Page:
What’s the Difference Between the Letter A and the Letter Between N and P? This school year I had the privilege of volunteering once a week as a reading buddy in my local school district. I was assigned to two first grade boys. Both were reading below grade level and were experiencing challenges. In other words, these students are not only overcoming academic hurdles, they are dealing with the impact of life situations beyond their control. I am proud to say both students’ reading improved dramatically by the end of the school year, which pleases me greatly. However, the biggest smile on my face has to do with one student’s noticeable change toward me. By the end of the year, he was smiling and talking to me more, a contrast to how withdrawn he was at the beginning of the school year. I know I made a difference not only with reading, but also by being a person he could count on and as someone rooting for him every week. That reminds me of PTA. Think how many students across Texas receive the benefits of knowing PTA is there rooting for them. PTA volunteers across The Lone Star State are making a difference in the lives of students, and most of you will never know how deep or how significant an impact the work you do makes. So, for every child our mission touches, there are countless more you may not see or hear from who are better, stronger and healthier because of PTA and you. It’s a wrap for the 2016 – 2017 school year, but the lasting impression your PTA made in the life of a child does not have an ending. While I will never know how my reading buddies do in high school or college and what careers they someday pursue, they will remember someone cared enough to help them learn to read better, just as you, our PTA leaders, do for every child day in and day out. The “A” in PTA makes all the difference. There’s a reason A is first in the alphabet and the letter between N and P is not. Kyle Ward, CAE Executive Director 3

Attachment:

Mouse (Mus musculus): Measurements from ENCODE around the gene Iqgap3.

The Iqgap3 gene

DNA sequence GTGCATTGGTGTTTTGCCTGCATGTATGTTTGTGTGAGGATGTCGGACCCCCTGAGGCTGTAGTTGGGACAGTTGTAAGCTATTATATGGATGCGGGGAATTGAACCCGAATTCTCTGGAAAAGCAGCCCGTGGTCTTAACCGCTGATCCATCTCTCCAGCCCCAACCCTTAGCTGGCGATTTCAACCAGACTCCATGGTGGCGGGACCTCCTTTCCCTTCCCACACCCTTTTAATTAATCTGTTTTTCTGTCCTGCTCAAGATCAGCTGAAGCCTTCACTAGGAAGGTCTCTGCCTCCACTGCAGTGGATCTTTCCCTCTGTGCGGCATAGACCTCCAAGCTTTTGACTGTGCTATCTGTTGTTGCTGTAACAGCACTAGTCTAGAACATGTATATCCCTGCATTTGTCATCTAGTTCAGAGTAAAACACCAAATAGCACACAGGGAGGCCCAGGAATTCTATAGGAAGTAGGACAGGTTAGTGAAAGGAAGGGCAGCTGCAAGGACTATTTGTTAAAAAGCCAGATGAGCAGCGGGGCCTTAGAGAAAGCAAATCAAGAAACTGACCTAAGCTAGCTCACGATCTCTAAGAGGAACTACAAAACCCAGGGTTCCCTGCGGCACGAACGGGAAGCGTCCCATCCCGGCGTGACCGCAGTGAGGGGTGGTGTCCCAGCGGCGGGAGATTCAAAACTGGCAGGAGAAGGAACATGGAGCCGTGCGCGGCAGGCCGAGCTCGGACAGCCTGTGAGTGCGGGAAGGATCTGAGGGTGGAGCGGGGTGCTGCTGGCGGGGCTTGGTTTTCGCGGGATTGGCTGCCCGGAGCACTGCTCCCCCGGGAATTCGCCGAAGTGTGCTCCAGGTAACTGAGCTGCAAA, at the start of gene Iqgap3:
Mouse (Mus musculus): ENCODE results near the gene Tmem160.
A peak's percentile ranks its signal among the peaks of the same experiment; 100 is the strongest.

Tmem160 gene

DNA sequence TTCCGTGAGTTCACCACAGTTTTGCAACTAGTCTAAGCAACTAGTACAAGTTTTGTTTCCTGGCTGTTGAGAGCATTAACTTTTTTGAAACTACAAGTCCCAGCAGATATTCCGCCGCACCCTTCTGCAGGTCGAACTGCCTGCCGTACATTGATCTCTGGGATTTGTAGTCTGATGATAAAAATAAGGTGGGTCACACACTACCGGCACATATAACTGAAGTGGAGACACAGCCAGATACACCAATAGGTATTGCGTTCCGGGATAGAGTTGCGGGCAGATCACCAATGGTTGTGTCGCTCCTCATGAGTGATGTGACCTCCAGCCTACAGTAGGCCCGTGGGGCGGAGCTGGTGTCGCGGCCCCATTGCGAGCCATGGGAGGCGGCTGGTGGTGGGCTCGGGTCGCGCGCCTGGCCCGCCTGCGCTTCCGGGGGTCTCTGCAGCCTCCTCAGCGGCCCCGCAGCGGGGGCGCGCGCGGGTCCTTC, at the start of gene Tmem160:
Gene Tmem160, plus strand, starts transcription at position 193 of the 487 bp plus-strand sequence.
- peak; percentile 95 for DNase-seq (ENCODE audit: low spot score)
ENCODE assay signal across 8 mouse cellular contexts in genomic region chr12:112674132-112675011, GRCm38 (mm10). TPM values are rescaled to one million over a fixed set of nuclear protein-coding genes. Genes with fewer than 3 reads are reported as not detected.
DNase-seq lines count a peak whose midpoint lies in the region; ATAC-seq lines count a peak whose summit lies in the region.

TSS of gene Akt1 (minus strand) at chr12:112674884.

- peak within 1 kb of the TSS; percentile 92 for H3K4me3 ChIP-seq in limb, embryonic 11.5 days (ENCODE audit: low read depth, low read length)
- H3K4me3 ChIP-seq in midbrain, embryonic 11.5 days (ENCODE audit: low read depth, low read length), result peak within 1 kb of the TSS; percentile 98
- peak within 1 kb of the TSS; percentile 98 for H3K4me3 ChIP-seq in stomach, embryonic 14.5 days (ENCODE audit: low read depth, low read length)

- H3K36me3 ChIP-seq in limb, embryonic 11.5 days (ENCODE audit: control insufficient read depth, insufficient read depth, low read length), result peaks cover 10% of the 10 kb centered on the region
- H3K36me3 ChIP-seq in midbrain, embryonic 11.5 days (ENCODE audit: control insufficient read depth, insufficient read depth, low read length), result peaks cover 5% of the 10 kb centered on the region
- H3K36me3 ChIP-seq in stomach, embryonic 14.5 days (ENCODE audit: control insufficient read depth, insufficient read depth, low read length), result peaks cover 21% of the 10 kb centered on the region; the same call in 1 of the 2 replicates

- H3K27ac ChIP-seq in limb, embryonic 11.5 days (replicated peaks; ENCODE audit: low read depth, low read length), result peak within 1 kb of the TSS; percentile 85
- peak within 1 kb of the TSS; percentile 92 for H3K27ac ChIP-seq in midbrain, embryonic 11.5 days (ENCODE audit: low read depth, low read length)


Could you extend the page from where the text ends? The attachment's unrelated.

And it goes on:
THE VOICE Back to School 2017 • Vol. 109 408 West 11th Austin, TX 78701 • EDITORIAL TEAM Executive Director Kyle Ward, CAE Associate Executive Director Darren Grissom Creative Design Specialist Rolando Sepulveda Digital Media Specialist Kristin McCasland TEXAS PTA BOARD OF DIRECTORS President Lisa Holbrook President-Elect Sheri Doss Secretary LaDorshe Damron Treasurer Lisa Johns Vice President Programs & Resources Sylvia R. Reyna, Ph.D. Vice President Membership Larriann Curtis Vice President Leadership Heather Ashwell-Hair Vice President Field Service Suzi Kennon Directors-at-Large Lee Guerra Choni Hajibashi Fred Henley, J.D. Neil Shelby Lizeth LoCicero Ralph Rodriguez Tim Greenwell The Voice, the official publication of the Texas Congress of Parents and Teachers, is published four times a year in fall, winter, spring and summer. Call 1-800-TALK-PTA or visit us on the web for more information. Disclaimer: Articles and advertisements in The Voice do not necessarily represent the viewpoints or policies of Texas PTA. Texas PTA does not endorse non-PTA products or services mentioned in this publication. Reprint permission: Unless otherwise noted, PTAs may reproduce and distribute the materials from The Voice without express written permission. Texas PTA materials may not be duplicated by any other organization or person without written permission from the editor.


Texas Parent Teacher Association The Voice